A Landscape For Contemplation


The Rothko Chapel in Houston, Texas, is an austere space for ecumenical meditation. One of the oil town’s most famous landmarks, its walls are adorned with 14 monumental paintings by the Russian-born artist Mark Rothko, rendered in his definitive style of floating patches of color: in this case, black, deep brown and purple. The art patron Dominique de Menil, who commissioned the space and its somber paintings, reportedly said the works evoke "the mystery of the cosmos, the tragic mystery of our perishable condition, [and] the silence of god, the unbearable silence of God."

A new exhibition of abstract landscapes by the New York-based artist Tobi Kahn invites a similar kind of cosmic contemplation. And Kahn’s "reality-based abstractions," on view through Aug. 24 in "Sky & Water" at the Neuberger Museum of Art in Purchase, N.Y., bring Rothko’s work to mind. (Both the curator Dede Young and the art historian Donald Kuspit reference the Abstract Expressionist in the exhibition catalogue.) The exhibition includes maquettes for Kahn’s nondenominational "sacred spaces." They are the "Meditative Space" in Manhattan’s HealthCare Chaplaincy headquarters, a moveable space for meditation, and "Ahva," a sanctuary commissioned by Jane Blaffer Owen for the utopian community of New Harmony, Ind.

But Kahn’s creations, in their flickering palette and intimate scale, evoke tranquility and wonder rather than terrible awe.

"I would like my work to be redemptive," Kahn, 51, told The Jewish Week in an interview at his Long Island City studio, where he has been painting almost every day except Shabbat for the last 21 years. In 30 years of artistic output, Kahn has never been trendy, but he has been consistent in pursuing art’s "spiritual capacity." Today he finds himself among a growing number of artists drawing attention for their sincere treatment of spiritual issues.

Rooted in the Western Romantic tradition, Kahn’s landscapes derive some of their spiritual nature from that movement’s light-bathed splendor. "The reverence that light evokes, a sense of God in the landscape, those are part of the landscape tradition," said Young, the Neuberger’s curator of modern and contemporary art. "Tobi is tied in to all of these," she said. "What he does that’s contemporary is push out the details."

Asked if he ever tired of painting horizons, like those that make up the more than 80 paintings in "Sky & Water," Kahn said he would do another thousand. "To me, it’s holy," he said.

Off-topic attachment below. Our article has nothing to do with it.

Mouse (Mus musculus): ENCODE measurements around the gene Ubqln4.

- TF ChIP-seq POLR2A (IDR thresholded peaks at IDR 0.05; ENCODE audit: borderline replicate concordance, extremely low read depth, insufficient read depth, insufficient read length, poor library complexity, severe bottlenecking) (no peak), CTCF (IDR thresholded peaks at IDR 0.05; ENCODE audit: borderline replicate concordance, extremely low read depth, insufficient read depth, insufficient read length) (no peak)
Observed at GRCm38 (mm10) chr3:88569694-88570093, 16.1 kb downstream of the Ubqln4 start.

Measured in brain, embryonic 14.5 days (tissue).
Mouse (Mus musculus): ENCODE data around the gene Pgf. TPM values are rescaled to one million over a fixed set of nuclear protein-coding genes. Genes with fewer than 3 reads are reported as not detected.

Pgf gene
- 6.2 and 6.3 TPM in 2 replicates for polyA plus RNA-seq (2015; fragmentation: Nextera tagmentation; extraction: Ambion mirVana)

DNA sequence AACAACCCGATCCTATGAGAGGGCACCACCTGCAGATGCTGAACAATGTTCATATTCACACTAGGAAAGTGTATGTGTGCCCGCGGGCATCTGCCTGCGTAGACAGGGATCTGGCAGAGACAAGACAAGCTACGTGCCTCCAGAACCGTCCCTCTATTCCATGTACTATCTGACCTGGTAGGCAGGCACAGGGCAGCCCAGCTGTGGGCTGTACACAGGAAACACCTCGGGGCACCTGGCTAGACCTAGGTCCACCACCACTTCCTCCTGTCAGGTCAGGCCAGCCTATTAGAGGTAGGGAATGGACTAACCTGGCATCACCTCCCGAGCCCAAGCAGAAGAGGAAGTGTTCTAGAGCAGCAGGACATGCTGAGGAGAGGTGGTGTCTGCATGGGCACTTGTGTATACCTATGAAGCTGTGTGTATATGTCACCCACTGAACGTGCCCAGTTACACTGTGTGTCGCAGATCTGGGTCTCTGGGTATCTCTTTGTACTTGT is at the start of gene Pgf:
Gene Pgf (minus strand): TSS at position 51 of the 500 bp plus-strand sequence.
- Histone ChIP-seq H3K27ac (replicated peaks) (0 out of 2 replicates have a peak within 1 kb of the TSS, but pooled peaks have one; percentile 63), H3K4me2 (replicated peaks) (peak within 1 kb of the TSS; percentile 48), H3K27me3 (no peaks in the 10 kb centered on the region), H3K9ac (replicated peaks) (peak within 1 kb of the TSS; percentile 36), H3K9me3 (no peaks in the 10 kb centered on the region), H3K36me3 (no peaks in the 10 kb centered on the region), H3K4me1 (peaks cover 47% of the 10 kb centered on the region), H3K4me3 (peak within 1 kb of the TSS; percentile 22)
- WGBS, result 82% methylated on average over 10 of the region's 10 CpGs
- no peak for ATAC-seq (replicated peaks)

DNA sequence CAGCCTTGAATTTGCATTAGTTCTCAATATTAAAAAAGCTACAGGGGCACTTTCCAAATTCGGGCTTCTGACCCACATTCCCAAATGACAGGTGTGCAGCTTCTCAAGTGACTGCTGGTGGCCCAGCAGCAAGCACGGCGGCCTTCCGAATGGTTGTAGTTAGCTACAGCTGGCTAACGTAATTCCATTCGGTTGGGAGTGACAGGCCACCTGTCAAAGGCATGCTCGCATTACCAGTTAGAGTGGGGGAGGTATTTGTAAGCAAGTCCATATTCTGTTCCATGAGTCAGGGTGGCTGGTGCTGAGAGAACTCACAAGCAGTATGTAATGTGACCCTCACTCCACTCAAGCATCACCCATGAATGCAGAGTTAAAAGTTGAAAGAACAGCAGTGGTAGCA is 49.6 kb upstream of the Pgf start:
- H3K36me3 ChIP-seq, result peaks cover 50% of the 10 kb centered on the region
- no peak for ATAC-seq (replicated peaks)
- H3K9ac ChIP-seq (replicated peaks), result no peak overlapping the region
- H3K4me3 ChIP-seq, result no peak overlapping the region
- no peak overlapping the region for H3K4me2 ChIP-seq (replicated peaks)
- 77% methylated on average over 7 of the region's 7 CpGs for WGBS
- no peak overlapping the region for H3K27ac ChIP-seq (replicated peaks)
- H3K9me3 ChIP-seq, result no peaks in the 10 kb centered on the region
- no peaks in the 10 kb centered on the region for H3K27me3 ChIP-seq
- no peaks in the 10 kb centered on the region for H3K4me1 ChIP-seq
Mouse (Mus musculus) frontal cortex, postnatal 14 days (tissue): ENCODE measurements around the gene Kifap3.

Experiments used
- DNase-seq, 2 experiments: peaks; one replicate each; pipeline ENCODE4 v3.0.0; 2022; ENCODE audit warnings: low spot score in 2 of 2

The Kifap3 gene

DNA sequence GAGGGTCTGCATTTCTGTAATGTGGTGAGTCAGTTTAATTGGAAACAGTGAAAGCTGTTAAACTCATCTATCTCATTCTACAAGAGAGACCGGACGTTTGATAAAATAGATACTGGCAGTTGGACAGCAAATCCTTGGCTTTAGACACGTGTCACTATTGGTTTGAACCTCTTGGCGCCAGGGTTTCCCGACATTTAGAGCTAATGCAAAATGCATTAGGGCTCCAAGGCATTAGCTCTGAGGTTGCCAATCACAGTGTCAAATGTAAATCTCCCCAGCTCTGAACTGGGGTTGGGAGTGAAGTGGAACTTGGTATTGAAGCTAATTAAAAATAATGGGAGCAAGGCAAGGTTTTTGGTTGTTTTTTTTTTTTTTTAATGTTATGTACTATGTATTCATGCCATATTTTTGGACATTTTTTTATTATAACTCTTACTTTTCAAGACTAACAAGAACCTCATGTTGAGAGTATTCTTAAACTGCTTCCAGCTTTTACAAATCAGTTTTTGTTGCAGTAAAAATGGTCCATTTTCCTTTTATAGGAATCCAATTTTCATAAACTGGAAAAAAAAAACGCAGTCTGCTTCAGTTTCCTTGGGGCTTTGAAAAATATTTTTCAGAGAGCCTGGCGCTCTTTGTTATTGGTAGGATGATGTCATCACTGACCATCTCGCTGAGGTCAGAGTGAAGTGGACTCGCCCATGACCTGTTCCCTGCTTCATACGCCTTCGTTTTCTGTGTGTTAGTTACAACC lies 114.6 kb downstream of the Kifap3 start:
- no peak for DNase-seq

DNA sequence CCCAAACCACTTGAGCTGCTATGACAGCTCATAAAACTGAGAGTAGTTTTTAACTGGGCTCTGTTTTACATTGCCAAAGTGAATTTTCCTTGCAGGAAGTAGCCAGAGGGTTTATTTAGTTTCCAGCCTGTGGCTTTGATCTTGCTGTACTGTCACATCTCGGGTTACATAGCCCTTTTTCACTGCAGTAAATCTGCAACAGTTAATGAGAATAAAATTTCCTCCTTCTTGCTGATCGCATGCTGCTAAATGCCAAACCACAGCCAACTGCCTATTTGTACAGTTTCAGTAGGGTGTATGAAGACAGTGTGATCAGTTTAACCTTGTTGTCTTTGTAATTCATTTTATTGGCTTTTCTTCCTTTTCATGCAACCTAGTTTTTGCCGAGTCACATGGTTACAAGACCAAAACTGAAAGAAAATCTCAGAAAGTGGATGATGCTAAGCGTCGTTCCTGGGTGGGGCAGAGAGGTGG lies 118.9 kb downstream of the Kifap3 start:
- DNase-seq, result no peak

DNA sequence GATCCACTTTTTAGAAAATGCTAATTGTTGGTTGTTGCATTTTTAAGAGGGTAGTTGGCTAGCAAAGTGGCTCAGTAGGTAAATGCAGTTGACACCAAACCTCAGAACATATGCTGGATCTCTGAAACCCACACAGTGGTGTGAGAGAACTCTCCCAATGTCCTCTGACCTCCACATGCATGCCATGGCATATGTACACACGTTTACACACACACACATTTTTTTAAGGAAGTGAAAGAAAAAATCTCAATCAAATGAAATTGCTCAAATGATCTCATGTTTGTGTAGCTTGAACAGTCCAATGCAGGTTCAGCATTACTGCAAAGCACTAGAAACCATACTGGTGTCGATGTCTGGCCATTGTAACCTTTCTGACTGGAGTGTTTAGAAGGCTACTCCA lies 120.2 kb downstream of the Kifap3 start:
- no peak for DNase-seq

Kahn’s work has been exhibited in more than 100 solo and group shows since 1985, when the Guggenheim Museum selected him among nine artists in "New Horizons in American Art." "Metamorphoses," a 10-year retrospective of his paintings and sculptures traveled to eight museums nationwide from 1997 to 1999.

Kahn currently has two shows on the road: "Correspondence," a collection of landscapes reminiscent of aerial photographs, and "Avoda: Objects of the Spirit," a set of ritual objects Kahn made for his family. "Avoda" inspired an accompanying educational program in which university students of all backgrounds create their own ceremonial art.

Leading a reporter through his warren-like studio, a graying but buoyant Kahn shows how he and four assistants (all students from his fine arts workshops at the School of Visual Arts) are working simultaneously on three upcoming exhibitions. Two assistants painstakingly packed canvases for shipment to the Cape Museum of Art in Dennis, Mass. A one-man show of scientifically inspired landscapes (cells, tissues) opens there on July 19. In a stairwell, another assistant covered smaller canvases with white gesso in preparation for a series of paradisiacal flowers.

"People ask me, ‘How can you work on so many exhibitions at the same time?’ " Kahn said, resting an arm on a table covered in containers of hand-mixed acrylic paint and jars of hand-cut brushes. "I tell them, ‘Talk to me for five minutes and you’ll see.’"

Indeed, the free-flowing conversation bounds over his working method; artists he admires (James Turrell, Susan Rothenberg, Barnett Newman and Rothko); his close circle of friends (some from his days at Yeshiva University High School for Boys); the phone line he reserves for incoming calls from his wife, the writer Nessa Rapaport, and their three children; and an early sale of student work (Kahn has an MFA from Pratt Institute) to his beloved grandfather.

"I have it right here," Kahn said, turning to retrieve the canvas from a drawer.

The son of German refugees who lost most of their families in the Holocaust, Kahn was named for his uncle, an artist and medical student, who was one of the first Jews executed by the Nazis. Kahn said he feels that he’s taking his uncle’s place.

He has created Holocaust memorials and tzedakah boxes. He is currently constructing a large-scale wooden sculpture, "Saphyr," that is actually an interactive calendar for the 49 days between Passover and Shavuot, known as the Omer. His paintings and sculptural shrines bear fictitious titles with Semitic resonance like "Ya-Ir" and "Ahrav."

But while he davens every day, Kahn does not want to be "departmentalized." "I’m an artist. I also happen to be an observant Jew," he said.

"Tobi Kahn: Sky & Water" is on view through Aug. 24 at the Neuberger Museum of Art, Purchase College, State University of New York, 735 Anderson Hill Road, Purchase. (914) 251-6100. Tues.-Fri., 10 a.m.-4 p.m.; Sat.-Sun., 11 a.m.-5 p.m. $5, $3.